By Abby Fosco
The past year has been a trying one for all of us. With the COVID-19 pandemic, the election, and the list goes on, we’ve had to manage and adapt to the tension of life’s current events. Now that the holiday season is upon us, the idea of family dinner conversations may have lots of people stressed. With differing opinions on political views and other sensitive topics, conflicts and arguments feel like a discomforting possibility if these topics are brought up in conversations.
As we begin to prepare for the holidays and hopefully aim to ‘keep the peace’ at our celebratory gatherings, I asked our clinicians here at MMC for their tips and advice on navigating potentially stressful conversations:
Nathalie Edmond, PsyD, E-RYT | Founder and Director of MMC
Kristine Aguilar, MSW, LCSW
Shashi Khanna, LCSW
Emily Suzuki, MA, LAC
If you need additional support throughout the holiday season and as 2020 comes to an end, our team here at Mindful and Multicultural Counseling is here for you. Click here to learn more about MMC’s clinicians and counseling services.
By Emily Suzuki, MA, LAC
Lately, it feels like I’m moving at a mile a minute. The world is spinning all around us. If I’m being honest, the times when I pause long enough to notice what I’m feeling, I sometimes sense a real and visceral spinning sensation in my own body.
There is pain all around us as the election season is approaching, wildfires are smoldering, racial injustice is embedded in the very fabric of our lives, and it’s no wonder I don’t want to stop moving.
Being in constant motion, and moving fast when faced with discomfort, is a defensive mechanism. One that, I would imagine, is familiar to many of us. Whether we’re keeping busy with our bodies, thoughts, schedules, or our to-do lists, we are likely avoiding something, or a great many somethings.
Avoidance is a way we cope with anxiety and distress. It’s a function of our nervous system that wants to protect us from a real or perceived threat. Rather than acknowledging our thoughts and emotions by giving them time and space to be felt, being “too busy” keeps them at bay.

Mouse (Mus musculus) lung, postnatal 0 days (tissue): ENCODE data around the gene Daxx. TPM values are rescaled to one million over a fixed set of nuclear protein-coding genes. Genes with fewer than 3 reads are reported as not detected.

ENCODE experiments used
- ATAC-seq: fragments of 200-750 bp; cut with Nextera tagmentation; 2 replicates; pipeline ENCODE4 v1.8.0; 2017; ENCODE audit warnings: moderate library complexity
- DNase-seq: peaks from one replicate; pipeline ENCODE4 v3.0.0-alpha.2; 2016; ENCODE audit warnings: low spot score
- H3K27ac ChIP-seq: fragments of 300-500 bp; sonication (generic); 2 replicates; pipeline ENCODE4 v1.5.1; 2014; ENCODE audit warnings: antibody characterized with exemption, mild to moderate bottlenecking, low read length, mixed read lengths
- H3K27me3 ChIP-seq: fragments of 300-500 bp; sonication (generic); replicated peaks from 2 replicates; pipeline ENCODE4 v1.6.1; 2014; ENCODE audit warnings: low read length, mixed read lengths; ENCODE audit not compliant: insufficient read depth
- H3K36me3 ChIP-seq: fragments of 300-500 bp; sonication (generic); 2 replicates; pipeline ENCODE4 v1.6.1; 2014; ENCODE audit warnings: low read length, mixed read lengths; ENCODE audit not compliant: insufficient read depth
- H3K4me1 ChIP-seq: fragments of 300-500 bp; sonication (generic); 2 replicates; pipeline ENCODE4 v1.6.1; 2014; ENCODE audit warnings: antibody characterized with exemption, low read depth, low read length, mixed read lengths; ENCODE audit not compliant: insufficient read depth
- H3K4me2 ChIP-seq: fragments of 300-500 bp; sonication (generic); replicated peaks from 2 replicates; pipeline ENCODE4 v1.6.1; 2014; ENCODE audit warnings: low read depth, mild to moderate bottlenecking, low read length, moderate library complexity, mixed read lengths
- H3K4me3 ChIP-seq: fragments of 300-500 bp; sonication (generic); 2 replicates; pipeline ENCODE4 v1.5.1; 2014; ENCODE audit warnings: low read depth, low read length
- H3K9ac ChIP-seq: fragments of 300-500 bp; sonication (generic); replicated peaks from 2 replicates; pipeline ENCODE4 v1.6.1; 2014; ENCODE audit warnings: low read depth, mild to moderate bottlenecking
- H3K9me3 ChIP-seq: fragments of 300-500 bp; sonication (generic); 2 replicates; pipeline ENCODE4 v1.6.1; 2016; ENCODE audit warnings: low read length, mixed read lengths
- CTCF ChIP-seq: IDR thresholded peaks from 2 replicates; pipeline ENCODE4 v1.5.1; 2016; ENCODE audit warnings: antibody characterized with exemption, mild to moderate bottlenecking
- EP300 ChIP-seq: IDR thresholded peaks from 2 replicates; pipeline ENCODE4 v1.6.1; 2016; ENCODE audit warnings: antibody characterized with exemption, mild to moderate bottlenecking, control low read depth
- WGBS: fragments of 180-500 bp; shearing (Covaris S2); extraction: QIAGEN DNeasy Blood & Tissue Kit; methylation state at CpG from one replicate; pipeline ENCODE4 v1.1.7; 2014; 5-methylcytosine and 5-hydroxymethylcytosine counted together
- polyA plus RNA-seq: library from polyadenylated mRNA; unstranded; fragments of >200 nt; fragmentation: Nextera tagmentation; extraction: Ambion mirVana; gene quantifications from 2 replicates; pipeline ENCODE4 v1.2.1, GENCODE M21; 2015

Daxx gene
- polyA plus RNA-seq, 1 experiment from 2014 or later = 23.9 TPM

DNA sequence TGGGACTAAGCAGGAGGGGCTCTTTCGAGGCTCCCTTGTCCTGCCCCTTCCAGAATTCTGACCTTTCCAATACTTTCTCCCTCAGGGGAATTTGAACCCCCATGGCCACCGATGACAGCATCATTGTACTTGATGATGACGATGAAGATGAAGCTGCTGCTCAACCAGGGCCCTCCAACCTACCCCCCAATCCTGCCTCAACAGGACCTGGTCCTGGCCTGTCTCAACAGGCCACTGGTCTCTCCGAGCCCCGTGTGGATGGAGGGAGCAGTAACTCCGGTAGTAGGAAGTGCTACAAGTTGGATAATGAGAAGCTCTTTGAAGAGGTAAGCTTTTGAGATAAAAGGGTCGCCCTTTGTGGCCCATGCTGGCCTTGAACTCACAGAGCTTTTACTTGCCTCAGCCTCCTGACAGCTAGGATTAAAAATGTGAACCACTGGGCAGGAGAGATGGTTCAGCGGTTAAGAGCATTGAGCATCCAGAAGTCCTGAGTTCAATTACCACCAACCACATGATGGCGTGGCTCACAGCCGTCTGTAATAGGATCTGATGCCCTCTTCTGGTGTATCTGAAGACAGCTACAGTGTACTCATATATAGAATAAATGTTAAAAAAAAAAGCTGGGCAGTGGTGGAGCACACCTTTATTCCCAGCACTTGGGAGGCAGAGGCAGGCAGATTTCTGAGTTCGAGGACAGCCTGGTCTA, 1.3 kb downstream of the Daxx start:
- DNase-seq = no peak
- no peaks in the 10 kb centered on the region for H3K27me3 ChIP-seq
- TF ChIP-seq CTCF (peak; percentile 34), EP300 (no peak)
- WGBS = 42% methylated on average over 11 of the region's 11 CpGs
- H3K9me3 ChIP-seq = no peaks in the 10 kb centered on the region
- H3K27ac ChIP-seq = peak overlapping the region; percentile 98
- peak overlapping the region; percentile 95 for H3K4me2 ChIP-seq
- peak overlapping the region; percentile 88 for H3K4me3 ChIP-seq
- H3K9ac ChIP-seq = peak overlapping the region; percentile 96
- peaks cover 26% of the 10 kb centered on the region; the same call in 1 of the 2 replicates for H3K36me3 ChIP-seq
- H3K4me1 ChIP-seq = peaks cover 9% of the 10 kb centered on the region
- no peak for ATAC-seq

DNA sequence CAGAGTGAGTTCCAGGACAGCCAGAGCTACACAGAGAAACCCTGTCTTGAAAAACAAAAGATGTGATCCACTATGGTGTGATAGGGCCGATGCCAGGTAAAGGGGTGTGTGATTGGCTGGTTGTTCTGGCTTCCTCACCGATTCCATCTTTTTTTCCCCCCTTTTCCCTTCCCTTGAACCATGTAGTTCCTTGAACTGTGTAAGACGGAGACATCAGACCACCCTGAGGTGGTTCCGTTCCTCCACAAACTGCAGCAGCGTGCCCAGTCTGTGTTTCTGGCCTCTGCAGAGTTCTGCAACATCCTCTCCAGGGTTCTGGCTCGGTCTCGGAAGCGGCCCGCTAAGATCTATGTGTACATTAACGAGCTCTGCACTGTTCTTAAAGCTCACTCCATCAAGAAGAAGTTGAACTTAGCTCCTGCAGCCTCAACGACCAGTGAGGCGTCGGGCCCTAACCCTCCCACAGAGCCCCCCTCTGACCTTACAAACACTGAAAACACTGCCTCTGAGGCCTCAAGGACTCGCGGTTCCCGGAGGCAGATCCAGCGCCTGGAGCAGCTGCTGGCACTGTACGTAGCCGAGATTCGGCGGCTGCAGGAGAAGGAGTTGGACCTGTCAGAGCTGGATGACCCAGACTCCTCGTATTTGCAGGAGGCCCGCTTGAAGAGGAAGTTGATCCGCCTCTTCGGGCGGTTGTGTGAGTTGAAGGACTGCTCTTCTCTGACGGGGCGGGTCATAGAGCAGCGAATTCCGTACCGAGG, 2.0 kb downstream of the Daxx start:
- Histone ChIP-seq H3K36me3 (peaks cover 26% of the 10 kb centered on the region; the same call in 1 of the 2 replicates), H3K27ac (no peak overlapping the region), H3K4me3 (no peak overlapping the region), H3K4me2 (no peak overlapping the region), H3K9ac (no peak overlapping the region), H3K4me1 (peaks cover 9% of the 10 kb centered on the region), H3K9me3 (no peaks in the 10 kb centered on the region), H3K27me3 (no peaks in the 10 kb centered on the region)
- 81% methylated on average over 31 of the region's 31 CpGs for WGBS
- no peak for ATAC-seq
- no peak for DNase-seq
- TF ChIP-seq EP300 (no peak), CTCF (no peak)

This is not to minimize the strength and excellent coping skills that a good old-fashioned schedule and routine can provide. Keeping busy can be an anchor and masterful when what we’re trying to keep at bay is slipping into old patterns such as addiction or depression.
However, when it’s in service of avoiding being present, or when we’ve convinced ourselves that we’re too busy to slow down, perhaps, the avoidance is actually the pattern that needs noticing.
What happens when we avoid too much, or too long, is the very real possibility that what we’re working so hard to suppress eventually comes to the surface. Demanding acknowledgement, it commands us to slow down. When what we’ve been trying to hold together starts crumbling and feels like it’s falling apart, it might be expressed as anxiety, a panic attack, deep sadness and depression, or anger.
So, how then do we prevent this spinning out, and gently slow down to a pace that is more sustainable and inclusive to all our parts, feelings, and needs?
Here’s what’s helping me:
Take 3 breaths. In that very moment, when you’re coming up with every excuse, all the things you need to do, and why you don’t have time to stop, that’s the moment, to pause, close your eyes, and take 3 breaths. When you do it, notice the way each breath nourishes you in this moment, the way taking three gulps of water feels when you’re hot and thirsty.
Be mindful about how you use your phone to avoid. Let’s be honest, many of us use our phones as a crutch to avoid any number of moments. We have attachment issues with our phones, but the good news is we can change our relationship with them and choose to use them in mindful ways. Download a meditation app like Insight Timer, and practice a guided visualization or listen to a podcast like Ten Percent Happier. Now you’re no longer avoiding but practicing.
Sit down for 5 minutes each morning. Is life really so busy that I can’t find five minutes to sit and be still? Is my pain and suffering really that unbearable that I can’t tolerate a few minutes of being with it? When I ask myself these questions, it shines the light on the main barrier getting in the way of this profoundly simple practice: a powerful relationship of avoidance. When I am in practice of sitting daily, my practice of slowing down bleeds into other areas of life, and being still is more easily achieved and overall less uncomfortable.
Give yourself the permission to slow down and to tend to what you’ve been so busy avoiding. As uncomfortable as it may sound, you may discover it’s very relieving to rest. To learn more about mindfulness and how therapy may be helpful, you can read more here about Mindful and Multicultural Counseling located in Ewing, NJ, or reach out to contact@mmcounselingcenter to learn more about how we can help you.
Mindful and Multicultural Counseling Clinical Team
Therapists and psychologists committed to improving well being and mindful living.